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COMMENTARY: Throne speech popularity bounce doesn’t secure Liberal path to majority

Prime Minister Justin Trudeau speaks during a news conference following a visit to the National Research Council of Canada (NRC) Royalmount Human Health Therapeutics Research Centre facility in Montreal, Monday, Aug 31, 2020. THE CANADIAN PRESS IMAGES/Graham Hughes. THE CANADIAN PRESS IMAGES/Graham Hughes

Following the federal government’s throne speech and the prime minister’s nationally-televised address, the Liberals have enjoyed a predictable, if not modest, bounce in the opinion polls.

Breaking a months-long stalemate between the Grits and Tories, Justin Trudeau and the Liberals have moved five points ahead of Erin O’Toole and the Conservatives, and now sit at 36 per cent of the decided popular vote, nationally, according to recent Ipsos polling for Global News.

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Normally, 36 per cent of the national popular vote would be quite a bit shy of the 39 per cent to 40 per cent of the vote minimally required to be in majority territory during an election.

But the Liberal vote has become more efficient in recent years, winning 157 seats on just 33 per cent of the national vote in 2019, and placing them only 13 seats shy of the required 170 for a majority.

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There are three sunny spots for the Liberals in this most recent polling.

First, the Liberal lead over the Conservatives in seat-rich Ontario has grown to 12 points, something which demonstrates that the Liberals are competitive in places like the 905 region around the Greater Toronto Area, and in Southwestern Ontario in cities such as Hamilton, London and Kitchener-Waterloo, in addition to owning Toronto proper.

Second, in British Columbia, the Liberals have a double-digit lead over second-place Conservatives and would be poised to pick up seats in Canada’s third most populous province.

Third, the Liberals have — at least temporarily — dethroned the Conservatives among Canadians aged 55 and older. While this group has traditionally been solidly in the Conservative camp, they appear to have been wooed by the prime minister’s plans for the future, at least until such time as there is a price tag associated with his plans.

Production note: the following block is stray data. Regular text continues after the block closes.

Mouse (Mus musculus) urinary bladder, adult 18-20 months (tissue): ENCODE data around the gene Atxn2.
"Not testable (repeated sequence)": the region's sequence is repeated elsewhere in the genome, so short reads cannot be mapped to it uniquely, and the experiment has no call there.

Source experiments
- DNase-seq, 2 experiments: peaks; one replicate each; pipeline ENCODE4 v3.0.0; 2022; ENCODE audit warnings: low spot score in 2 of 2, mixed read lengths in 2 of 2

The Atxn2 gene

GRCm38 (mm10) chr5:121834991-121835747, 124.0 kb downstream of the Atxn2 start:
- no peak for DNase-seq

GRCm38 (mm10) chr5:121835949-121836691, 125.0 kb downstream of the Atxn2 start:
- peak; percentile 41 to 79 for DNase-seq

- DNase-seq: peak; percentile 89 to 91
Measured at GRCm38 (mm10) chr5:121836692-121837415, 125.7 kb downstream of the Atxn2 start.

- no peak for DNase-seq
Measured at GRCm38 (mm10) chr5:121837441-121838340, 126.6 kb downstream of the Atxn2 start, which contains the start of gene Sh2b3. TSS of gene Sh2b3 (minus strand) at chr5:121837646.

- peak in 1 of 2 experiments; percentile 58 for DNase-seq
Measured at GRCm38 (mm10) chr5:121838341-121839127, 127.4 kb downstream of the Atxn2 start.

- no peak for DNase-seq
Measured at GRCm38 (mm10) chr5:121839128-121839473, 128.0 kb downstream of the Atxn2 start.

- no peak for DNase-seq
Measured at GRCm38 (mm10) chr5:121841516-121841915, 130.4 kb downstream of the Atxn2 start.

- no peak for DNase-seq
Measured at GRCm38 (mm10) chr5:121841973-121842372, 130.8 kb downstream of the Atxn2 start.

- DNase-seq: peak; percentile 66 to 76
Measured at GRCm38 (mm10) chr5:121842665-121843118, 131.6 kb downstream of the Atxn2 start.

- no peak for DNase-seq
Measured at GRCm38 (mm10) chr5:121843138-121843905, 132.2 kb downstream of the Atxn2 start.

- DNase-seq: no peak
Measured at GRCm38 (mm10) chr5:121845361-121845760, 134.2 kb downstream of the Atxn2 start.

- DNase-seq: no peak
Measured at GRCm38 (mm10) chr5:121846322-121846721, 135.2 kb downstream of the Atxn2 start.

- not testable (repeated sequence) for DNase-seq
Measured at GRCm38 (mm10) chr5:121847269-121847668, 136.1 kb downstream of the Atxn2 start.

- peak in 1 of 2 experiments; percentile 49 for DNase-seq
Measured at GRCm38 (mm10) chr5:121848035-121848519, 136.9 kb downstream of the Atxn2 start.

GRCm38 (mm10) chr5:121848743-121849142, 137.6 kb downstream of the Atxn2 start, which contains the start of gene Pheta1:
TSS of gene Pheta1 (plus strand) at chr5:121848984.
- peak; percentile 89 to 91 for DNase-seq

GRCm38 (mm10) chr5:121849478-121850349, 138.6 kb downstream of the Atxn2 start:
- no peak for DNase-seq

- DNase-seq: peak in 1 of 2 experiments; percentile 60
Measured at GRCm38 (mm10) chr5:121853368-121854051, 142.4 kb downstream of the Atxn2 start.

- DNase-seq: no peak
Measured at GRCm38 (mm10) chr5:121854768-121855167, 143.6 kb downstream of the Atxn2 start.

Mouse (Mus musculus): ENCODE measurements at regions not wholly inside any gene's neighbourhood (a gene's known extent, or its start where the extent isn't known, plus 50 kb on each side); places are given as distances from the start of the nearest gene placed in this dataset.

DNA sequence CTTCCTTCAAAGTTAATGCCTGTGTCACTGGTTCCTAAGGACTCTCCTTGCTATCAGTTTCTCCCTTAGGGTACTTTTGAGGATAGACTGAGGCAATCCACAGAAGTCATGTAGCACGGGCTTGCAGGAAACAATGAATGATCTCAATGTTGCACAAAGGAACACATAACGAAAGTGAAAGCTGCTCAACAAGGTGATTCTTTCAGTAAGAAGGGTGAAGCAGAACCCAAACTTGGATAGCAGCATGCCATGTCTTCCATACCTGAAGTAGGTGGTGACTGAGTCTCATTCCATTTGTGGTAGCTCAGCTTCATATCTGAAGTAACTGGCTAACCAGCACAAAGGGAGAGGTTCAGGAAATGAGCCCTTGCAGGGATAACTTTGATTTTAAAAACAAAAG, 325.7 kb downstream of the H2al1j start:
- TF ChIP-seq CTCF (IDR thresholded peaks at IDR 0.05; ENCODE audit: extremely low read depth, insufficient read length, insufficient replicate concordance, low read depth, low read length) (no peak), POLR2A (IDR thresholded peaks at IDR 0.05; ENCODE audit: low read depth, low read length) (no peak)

The confluence of these three areas of fortune would normally put the Liberals’ chances at a majority government quite high.

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But there remains one major hurdle which, at present, would prevent the Liberals from achieving a majority victory in an election: Quebec.

With urban Ontario and B.C. providing the backbone of support for the Liberals, the difference between a minority and a majority government lies in the number of seats the Liberals can win in Quebec. In order to have a shot at a majority, they would need to retain their 35 seats in la belle province, while building on their representation in Ontario and B.C.

However, given these recent numbers, the Liberals would likely lose seats in Quebec.

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In the 2019 federal election, the Liberals won a plurality of seats in Quebec with 34 per cent of the provincial popular vote. But they presently sit at just 29 per cent of the vote, statistically tied with the Bloc Quebecois.

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The Conservatives, at 20 per cent, are improving on their 13 per cent showing within Quebec in 2019.

Given that the Liberals won eight seats in Quebec with a margin of victory of less than five percentage points, even a modest decline in their popularity within Quebec would have significant consequences on their seat count, and would make achieving 170 seats nationally very difficult. The Conservatives and Bloc would be co-beneficiaries of the spoils of Liberal losses.

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While an election is always a possibility in a minority situation — sometimes planned, sometimes by accident — the Liberals appear to have averted an election for now by courting the NDP with a guarantee to increase Employment Insurance benefits. The Liberals were quick to make a deal, likely already knowing that the path to a majority mandate was unclear, even with a slight bounce following the Throne Speech.

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The data is clear that no one party would benefit substantially from a fall 2020 election, and that the composition of Parliament after an election would likely look very similar to its current composition. The parties are aware of this reality, which is why there won’t be an election.

But in a new year with a new budget, with the Liberals having led a minority government for 18 months, and a full year of COVID-19 upon which to reflect, the election rhetoric will be fierce.

Sean Simpson is vice-president of Ipsos Public Affairs, Global News’ polling partner.

METHODOLOGY: This Ipsos poll was conducted online between Sept. 29 and Oct. 1, 2020. Quotas and weighting were employed to ensure that the sample’s composition reflects that of the Canadian population according to census parameters. The precision of Ipsos online polls is measured using a credibility interval. In this case, the poll is accurate to within ±3.5 percentage points, 19 times out of 20, had all Canadians aged 18 and over been polled. The credibility interval will be wider among subsets of the population. All sample surveys and polls may be subject to other sources of error including, but not limited to, coverage error and measurement error.